This Storm (Tuxedo Cat): A series of three short plays by Adelaide emerging playwright Ben Brooker which ask the “big questions” about where technology, democracy and human relationships are headed in the 21st century.

Slut: The Play (German Club): Five young Australian actresses challenge double standards regarding sexuality and scapegoating and how they effect female power in a show described as “by turns heartbreaking and hilarious”.

Naked Ladies (Tuxedo Cat): A “feminist solo show” combining performance art and storytelling looking at the nature of the female body and how it is both stigmatised and celebrated.

Not a Very Good Story (Bakehouse Theatre): Inspired by the cancer cluster at the ABC studios in Toowong, Queensland, this one-woman show is written and performed by May Jasper.

Assent – Digital Playground (State Library): The Fringe’s free Digital Playground runs throughout the festival and will showcase a number of virtual-reality works. Among them is Melbourne-based creative Oscar Raby’s documentary Assent, which puts the viewer in the footsteps of his father, who was a 22-year-old officer in the Chilean military during the time of the Caravan of Death in Chile in the 1970s.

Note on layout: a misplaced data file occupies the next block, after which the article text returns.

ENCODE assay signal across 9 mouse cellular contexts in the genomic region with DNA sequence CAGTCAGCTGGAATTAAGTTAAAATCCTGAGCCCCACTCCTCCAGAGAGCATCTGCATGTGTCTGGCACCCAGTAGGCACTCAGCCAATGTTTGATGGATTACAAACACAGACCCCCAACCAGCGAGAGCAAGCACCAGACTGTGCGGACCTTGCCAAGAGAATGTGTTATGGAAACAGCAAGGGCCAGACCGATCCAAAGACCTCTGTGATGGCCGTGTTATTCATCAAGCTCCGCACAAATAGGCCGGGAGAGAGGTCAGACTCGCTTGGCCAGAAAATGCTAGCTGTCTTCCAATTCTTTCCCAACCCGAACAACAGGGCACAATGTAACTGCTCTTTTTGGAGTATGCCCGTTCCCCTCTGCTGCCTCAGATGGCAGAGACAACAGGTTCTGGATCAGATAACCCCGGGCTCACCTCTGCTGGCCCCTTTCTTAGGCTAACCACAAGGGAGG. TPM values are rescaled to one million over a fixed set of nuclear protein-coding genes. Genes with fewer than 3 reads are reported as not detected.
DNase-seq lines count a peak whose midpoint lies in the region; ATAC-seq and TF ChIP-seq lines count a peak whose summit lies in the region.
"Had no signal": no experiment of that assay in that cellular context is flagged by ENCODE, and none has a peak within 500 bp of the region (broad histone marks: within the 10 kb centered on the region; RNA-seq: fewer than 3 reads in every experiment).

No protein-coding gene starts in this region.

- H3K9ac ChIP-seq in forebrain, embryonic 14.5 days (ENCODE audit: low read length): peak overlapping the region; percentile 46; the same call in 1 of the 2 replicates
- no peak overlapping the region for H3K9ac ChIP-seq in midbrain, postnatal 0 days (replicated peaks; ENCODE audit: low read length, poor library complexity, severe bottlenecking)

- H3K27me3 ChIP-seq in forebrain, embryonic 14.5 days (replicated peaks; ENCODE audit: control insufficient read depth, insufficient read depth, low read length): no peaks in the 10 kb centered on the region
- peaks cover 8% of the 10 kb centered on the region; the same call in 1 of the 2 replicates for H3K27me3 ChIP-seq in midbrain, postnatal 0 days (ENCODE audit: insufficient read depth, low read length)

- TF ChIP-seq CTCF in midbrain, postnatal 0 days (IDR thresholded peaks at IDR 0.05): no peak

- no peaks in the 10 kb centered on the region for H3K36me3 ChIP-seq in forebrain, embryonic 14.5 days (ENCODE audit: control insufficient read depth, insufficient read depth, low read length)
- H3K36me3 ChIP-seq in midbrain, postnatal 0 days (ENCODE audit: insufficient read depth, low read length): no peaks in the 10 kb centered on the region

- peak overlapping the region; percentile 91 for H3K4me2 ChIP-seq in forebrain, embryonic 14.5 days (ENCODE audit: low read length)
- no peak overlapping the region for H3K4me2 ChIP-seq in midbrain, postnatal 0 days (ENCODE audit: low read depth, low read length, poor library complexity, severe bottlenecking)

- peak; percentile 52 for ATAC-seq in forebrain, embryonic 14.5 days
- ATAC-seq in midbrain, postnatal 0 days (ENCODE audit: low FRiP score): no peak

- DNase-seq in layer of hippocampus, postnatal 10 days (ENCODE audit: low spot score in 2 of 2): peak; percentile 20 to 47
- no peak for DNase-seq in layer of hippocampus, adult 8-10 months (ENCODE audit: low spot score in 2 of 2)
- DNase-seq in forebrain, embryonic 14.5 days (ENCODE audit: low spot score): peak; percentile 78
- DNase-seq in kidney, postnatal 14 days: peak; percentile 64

Prince Pipsqueak (Holden Street Theatres): A children’s show described as a modern fairytale which explores gender stereotypes and the pressure young boys face to meet society’s standards of masculinity. It will be presented by SA collective Gumption Theatre Company.

The Element in the Room: A Radioactive Musical Comedy About the Death and Life of Marie Curie (Holden Street Theatres): After channelling Charles Darwin and Albert Einstein in previous Fringe shows, this year John Hinton indulges in a spot of cross-dressing as “queen of radioactivity” Marie Curie in a musical comedy that promises to be a treat for “nerds and newcomers alike”.